Lúa Vermella Red Moon Tide A film by Lois Patiño Time seems to stand still in a village in the Galician coast. Everybody there is paralysed although we can still hear their voices: they talk about ghosts, about witches, about monsters. Three women show up, they are trying to find Rubio, a sailor that has recently disappeared in the sea.


Running time: 84 min.

Color: Color

Recording format: HD

Original language: Galician

Country of production: Spain

Production: Zeitun Films

Coproduction: Amanita Studio

Year of production: 2020

With Ana Marra, Carmen Martínez, Pilar Rodlos and Rubio De Camelle.


Director: Lois Patiño

Scriptwriter: Lois Patiño

Cinematographer: Lois Patiño

Art director: Jaione Camborda

Sound recorder: Aníbal Menchaca

Sound designer: Juan Carlos Blancas

Editing: Pablo Gil Rituerto, Óscar de Gispert y Lois Patiño

Assistant director: Adrián Orr

Producer: Felipe Lage Coro

Coproducer: Iván Patiño


Berlinale – Internationale Filmfestspiele Berlin. Forum Section (Germany)

Festival de Málaga (Spain). Best Movie ZonaZine Award

Festival Internacional de Cine de Cali (Colombia). “Luis Ospina” Award for Best Direction

New Directors/New Films (USA)

FICCI Festival Internacional de Cine de Cartagena de Indias (Colombia)

FICUNAM Festival Internacional de Cine de la Universidad Nacional Autónoma de México

IndieLisboa International Film Festival (Portugal)

Jeonju International Film Festival (South Korea)

Shanghai International Film Festival (China)

Beldocs International Documentary Film Festival (Serbia)

Curtocircuíto (Spain)

Montreal Festival du Nouveau Cinéma (Canada)

Cinespaña Toulouse (France). Violette d’Or Award for Best Film, Best Cinematography and New Filmakers Jury Special Mention

IDFA International Documentary Film Festival (Netherlands)

Vienna International Film Festival – Viennale (Austria)

Mostra Internacional de Cinema São Paulo (Brazil)

Abycine Festival Internacional de Cine de Albacete (Spain)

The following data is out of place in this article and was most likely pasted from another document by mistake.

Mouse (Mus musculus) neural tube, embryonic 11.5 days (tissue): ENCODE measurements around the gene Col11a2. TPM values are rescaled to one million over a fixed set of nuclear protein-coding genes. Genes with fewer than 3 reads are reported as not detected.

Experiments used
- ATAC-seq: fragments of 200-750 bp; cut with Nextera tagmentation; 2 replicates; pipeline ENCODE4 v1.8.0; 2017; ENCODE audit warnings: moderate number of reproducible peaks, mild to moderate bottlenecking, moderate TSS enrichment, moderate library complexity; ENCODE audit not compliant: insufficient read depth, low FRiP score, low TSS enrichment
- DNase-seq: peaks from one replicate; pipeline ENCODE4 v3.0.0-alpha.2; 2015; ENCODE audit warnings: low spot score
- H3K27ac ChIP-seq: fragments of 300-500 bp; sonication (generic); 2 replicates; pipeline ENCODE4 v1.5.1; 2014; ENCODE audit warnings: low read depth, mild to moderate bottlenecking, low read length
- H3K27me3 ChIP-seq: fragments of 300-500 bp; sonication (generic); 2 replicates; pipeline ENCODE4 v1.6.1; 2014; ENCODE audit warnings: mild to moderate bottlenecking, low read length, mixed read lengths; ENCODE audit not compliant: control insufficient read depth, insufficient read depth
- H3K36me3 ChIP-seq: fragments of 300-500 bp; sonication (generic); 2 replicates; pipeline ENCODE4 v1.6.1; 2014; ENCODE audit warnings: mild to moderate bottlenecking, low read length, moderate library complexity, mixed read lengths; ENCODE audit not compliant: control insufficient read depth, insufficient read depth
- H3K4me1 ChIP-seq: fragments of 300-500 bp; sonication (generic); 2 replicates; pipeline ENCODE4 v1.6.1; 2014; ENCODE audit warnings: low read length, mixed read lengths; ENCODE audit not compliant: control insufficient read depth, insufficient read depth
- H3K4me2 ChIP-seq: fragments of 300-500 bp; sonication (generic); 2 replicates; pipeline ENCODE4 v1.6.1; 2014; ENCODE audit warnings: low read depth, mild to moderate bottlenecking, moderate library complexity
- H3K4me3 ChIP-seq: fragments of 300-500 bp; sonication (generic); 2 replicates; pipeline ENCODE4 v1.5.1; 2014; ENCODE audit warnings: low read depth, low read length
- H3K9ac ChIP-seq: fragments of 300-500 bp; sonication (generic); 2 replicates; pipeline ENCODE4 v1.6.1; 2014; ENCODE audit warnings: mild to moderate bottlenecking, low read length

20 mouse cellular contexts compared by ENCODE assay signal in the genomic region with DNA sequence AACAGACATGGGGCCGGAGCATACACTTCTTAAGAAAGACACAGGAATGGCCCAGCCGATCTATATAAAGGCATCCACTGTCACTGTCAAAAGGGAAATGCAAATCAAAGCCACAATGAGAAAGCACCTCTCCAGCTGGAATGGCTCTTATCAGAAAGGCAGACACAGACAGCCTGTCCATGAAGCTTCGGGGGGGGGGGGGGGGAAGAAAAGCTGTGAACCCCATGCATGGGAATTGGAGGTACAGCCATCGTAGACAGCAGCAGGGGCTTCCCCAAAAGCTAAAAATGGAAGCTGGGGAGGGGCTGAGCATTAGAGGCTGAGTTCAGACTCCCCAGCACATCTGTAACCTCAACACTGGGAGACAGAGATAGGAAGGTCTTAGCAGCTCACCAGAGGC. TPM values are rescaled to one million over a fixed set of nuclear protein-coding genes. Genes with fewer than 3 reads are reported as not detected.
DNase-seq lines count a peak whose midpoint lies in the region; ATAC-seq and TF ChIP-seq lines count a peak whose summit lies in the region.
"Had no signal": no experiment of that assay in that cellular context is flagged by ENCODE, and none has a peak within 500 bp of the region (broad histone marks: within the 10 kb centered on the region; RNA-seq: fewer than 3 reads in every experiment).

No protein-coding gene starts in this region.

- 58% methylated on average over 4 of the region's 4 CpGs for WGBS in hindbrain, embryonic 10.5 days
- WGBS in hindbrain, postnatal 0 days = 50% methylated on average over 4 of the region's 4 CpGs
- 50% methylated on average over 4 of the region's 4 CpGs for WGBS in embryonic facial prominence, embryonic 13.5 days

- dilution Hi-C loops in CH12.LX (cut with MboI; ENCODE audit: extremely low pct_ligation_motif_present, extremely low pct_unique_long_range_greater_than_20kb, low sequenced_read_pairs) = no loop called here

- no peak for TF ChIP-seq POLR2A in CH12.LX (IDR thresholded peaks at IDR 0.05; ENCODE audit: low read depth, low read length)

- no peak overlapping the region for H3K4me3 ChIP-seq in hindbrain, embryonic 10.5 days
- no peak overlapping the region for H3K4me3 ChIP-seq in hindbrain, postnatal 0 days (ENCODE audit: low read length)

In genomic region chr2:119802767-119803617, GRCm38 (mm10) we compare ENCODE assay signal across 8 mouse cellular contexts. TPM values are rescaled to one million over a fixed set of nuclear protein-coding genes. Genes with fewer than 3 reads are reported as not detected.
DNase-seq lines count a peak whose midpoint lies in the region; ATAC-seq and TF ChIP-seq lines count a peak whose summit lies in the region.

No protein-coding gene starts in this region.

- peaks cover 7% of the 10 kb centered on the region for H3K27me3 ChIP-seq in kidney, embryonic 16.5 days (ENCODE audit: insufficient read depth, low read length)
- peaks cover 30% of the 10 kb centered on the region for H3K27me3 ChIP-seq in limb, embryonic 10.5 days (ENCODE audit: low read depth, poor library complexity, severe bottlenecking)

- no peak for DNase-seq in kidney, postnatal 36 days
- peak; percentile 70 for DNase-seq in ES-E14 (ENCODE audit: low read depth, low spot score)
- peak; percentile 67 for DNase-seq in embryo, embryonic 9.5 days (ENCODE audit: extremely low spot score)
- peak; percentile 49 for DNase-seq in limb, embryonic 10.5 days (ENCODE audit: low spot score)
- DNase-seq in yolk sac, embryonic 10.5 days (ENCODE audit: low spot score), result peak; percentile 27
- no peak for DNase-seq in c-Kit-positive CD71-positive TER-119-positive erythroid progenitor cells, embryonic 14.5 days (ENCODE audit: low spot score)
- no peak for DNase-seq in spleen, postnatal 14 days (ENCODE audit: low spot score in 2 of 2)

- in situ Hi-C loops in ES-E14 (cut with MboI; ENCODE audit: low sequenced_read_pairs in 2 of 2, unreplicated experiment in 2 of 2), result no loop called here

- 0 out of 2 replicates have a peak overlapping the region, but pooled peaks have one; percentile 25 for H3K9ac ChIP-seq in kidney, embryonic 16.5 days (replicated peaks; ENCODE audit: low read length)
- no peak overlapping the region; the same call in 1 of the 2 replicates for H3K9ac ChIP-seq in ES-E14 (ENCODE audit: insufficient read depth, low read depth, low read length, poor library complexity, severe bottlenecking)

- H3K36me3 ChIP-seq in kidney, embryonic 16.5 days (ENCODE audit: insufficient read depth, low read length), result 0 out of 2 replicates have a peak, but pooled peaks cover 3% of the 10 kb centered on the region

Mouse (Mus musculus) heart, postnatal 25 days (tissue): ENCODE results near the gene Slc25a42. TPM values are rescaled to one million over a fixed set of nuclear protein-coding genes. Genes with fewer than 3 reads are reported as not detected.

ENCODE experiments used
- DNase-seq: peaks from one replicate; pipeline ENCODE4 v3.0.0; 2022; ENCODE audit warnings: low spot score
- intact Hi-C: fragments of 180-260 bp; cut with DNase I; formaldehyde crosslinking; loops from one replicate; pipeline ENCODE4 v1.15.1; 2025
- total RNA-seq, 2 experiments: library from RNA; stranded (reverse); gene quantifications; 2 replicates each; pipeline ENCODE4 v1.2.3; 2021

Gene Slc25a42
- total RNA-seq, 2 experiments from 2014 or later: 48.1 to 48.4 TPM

New Horizons International Film Festival (Poland)

Thessaloniki International Film Festival (Greece)

Ostrava Kamera Oko – Twilight Cinema (Czech Republic)

Porto/Post/Doc (Portugal)

Festival Internacional de Cine de Iquique (Chile). Best Feature Film New Jury Award

Mar del Plata International Film Festival (Argentina)

Laceno d’oro International Film Festival (Italy). Special Mention

Novos Cinemas Festival Internacional de Cinema de Pontevedra (Spain)

Transcinema Festival Internacional de Cine (Peru)

IFFI Goa International Film Festival of India

Sanfici – Festival Internacional de Cine Independiente (Colombia)

Monsters – Taranto Horror Film Festival (Italy)

Filmfest Bremen (Germany). Best Visual Innovation Award

Cinema Parallels (Bosnia and Herzegovina)

Santiago del Estero Film Festival (Argentina)

Frontera Sur, Festival Internacional De Cine De No Ficción (Chile)

Durban International Film Festival (South Africa)

Marienbad Film Festival (Czech Republic)

MDOC – Melgaço International Documentary Film Festival (Portugal). Jury Special Mention

Lucania Film Festival (Italy). Best Film Award, Best Direction Award, Best Cinematography Award

Apricot Tree Ujan International Film Festival (Armenia)

Mediterranean Film Festival (Bosnia and Herzegovina)

Kino Otok – Isola Cinema International Film Festival (Slovenia)

Nevada City Film Festival (USA)

San Francisco Latino Film Festival (USA)

Festival Internacional de Cine de La Serena (Chile). Special Jury Prize

Ravenna Nightmare Film Festival (Italy)

Cinequest Film Festival (USA)

Istanbul International Experimental Film Festival (Turkey)